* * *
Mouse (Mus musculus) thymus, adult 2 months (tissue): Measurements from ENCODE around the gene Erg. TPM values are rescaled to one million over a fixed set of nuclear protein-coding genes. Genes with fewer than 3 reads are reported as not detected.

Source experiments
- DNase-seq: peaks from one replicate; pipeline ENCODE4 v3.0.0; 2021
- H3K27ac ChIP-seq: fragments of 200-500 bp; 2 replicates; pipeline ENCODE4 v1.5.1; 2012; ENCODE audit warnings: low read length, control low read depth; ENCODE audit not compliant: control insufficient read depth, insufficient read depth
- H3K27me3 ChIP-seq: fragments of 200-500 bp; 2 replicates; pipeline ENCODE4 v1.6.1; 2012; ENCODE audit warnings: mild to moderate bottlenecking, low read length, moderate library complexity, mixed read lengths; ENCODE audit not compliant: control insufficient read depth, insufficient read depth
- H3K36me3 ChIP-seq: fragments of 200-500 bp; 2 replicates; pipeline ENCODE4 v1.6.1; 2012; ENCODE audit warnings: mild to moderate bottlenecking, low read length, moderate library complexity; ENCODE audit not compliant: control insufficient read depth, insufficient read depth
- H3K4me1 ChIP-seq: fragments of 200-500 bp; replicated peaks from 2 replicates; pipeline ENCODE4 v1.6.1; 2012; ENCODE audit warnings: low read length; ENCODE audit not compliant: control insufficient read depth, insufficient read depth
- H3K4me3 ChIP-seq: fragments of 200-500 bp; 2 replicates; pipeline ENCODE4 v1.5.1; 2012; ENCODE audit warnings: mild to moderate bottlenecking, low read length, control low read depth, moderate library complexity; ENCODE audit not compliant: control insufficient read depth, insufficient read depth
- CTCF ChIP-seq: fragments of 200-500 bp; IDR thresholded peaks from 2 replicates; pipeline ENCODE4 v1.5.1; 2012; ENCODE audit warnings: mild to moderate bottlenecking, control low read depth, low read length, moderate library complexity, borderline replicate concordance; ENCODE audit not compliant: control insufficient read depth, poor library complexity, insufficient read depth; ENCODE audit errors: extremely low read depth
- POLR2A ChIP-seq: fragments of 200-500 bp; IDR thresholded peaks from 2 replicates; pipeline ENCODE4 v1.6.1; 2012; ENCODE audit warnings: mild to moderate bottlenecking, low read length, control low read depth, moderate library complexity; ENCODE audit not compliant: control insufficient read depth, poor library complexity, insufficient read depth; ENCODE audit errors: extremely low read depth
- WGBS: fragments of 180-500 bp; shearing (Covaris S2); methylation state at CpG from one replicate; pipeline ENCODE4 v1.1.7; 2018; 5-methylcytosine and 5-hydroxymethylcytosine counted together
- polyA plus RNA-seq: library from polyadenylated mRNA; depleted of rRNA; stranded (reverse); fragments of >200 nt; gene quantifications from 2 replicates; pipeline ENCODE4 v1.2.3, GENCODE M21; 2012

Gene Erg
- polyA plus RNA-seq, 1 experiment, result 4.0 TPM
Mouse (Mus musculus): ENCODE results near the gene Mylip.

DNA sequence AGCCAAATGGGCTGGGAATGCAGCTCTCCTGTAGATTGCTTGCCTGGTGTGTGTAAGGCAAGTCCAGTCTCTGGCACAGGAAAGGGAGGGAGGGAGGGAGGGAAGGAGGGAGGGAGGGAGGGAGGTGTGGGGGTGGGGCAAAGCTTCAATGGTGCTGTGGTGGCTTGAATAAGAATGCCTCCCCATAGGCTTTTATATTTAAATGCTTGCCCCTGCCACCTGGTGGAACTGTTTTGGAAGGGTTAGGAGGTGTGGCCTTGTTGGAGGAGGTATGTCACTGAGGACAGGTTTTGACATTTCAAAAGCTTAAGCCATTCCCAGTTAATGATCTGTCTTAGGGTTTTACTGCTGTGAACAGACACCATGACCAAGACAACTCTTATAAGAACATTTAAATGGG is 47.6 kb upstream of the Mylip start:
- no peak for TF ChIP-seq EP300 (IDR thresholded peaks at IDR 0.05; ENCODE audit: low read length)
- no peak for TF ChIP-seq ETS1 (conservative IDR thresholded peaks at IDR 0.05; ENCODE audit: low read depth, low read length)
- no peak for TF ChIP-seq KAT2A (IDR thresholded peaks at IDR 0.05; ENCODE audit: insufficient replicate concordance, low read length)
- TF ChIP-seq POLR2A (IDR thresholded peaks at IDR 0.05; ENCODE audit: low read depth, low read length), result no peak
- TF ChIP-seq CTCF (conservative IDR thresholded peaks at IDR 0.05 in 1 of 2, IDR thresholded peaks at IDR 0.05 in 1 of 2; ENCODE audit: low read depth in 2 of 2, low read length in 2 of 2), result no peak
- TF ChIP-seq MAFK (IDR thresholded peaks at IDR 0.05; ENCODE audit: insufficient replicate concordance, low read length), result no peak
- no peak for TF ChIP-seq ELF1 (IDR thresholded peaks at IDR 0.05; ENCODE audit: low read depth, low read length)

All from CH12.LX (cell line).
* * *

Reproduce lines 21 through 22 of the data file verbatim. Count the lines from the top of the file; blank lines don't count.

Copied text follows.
- TF ChIP-seq CTCF (conservative IDR thresholded peaks at IDR 0.05 in 1 of 2, IDR thresholded peaks at IDR 0.05 in 1 of 2; ENCODE audit: low read depth in 2 of 2, low read length in 2 of 2), result no peak
- TF ChIP-seq MAFK (IDR thresholded peaks at IDR 0.05; ENCODE audit: insufficient replicate concordance, low read length), result no peak